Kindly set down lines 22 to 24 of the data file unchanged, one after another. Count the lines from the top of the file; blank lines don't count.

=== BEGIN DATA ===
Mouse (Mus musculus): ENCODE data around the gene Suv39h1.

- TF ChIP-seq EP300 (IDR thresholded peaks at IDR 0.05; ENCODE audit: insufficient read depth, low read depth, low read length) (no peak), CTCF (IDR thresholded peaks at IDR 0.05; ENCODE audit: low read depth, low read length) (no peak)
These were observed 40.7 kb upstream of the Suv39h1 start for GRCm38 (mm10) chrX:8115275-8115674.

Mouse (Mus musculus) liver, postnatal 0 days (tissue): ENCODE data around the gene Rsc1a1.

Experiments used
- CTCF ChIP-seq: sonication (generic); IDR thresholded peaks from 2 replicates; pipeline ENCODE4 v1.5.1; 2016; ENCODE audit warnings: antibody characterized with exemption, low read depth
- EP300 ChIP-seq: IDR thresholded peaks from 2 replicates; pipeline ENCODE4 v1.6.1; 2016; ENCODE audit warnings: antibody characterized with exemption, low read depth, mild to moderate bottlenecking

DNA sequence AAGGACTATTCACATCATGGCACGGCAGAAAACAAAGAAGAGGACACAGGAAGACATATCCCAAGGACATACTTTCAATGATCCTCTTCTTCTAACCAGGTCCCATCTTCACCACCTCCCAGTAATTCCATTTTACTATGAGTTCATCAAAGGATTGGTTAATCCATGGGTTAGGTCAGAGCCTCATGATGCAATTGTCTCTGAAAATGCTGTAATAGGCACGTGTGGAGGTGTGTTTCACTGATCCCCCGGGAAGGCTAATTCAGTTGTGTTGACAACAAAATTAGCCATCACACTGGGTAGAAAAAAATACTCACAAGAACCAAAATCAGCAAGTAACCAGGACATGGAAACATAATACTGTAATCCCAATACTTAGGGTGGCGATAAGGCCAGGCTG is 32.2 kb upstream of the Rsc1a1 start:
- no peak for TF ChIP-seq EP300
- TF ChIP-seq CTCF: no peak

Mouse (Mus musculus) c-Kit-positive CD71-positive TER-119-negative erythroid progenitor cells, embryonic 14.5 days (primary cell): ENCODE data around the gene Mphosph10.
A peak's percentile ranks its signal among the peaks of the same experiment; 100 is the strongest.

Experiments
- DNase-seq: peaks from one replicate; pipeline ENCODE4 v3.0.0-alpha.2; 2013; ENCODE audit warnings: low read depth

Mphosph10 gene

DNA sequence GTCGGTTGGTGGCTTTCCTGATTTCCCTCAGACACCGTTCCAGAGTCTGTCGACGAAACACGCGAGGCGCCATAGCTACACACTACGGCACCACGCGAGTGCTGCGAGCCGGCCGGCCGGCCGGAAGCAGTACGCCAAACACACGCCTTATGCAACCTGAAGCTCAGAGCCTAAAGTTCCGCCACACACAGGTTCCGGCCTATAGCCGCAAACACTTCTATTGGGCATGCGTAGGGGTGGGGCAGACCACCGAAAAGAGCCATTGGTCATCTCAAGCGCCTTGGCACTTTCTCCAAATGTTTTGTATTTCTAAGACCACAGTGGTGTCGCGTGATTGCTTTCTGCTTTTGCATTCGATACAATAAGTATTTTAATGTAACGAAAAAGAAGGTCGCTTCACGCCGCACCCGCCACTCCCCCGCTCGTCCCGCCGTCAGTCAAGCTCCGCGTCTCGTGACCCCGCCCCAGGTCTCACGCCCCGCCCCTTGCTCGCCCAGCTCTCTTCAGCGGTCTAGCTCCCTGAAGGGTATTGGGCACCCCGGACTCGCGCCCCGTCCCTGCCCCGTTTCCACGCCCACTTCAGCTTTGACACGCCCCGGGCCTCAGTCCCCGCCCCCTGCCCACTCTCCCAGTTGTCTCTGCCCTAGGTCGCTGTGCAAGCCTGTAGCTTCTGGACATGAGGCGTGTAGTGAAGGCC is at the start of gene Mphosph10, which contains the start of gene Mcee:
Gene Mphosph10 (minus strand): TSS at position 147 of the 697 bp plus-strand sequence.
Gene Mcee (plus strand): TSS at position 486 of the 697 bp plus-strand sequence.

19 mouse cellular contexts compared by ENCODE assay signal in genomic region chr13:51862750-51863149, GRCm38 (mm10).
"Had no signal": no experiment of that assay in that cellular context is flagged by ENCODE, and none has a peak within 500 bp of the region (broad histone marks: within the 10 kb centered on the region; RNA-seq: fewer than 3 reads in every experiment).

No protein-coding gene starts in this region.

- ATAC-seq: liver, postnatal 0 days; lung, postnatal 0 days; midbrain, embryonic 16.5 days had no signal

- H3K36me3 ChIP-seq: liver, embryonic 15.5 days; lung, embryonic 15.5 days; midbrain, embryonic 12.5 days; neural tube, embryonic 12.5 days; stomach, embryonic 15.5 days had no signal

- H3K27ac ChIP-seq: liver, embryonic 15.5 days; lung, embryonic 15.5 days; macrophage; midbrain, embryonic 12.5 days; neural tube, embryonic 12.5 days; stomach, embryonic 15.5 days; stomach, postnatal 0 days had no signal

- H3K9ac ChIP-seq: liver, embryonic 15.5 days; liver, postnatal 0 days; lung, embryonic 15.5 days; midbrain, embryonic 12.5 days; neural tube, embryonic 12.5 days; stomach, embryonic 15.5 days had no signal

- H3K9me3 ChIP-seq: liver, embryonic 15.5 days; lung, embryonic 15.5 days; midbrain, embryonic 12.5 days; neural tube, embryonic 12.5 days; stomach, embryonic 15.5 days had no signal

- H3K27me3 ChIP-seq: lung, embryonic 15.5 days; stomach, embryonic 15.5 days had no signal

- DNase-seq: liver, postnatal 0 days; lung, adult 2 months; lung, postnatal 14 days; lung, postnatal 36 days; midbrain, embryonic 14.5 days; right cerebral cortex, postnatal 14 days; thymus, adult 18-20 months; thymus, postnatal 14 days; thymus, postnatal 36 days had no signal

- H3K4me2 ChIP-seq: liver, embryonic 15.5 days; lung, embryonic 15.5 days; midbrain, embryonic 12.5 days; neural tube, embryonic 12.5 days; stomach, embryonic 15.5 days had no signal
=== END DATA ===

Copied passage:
- ATAC-seq: liver, postnatal 0 days; lung, postnatal 0 days; midbrain, embryonic 16.5 days had no signal

- H3K36me3 ChIP-seq: liver, embryonic 15.5 days; lung, embryonic 15.5 days; midbrain, embryonic 12.5 days; neural tube, embryonic 12.5 days; stomach, embryonic 15.5 days had no signal

- H3K27ac ChIP-seq: liver, embryonic 15.5 days; lung, embryonic 15.5 days; macrophage; midbrain, embryonic 12.5 days; neural tube, embryonic 12.5 days; stomach, embryonic 15.5 days; stomach, postnatal 0 days had no signal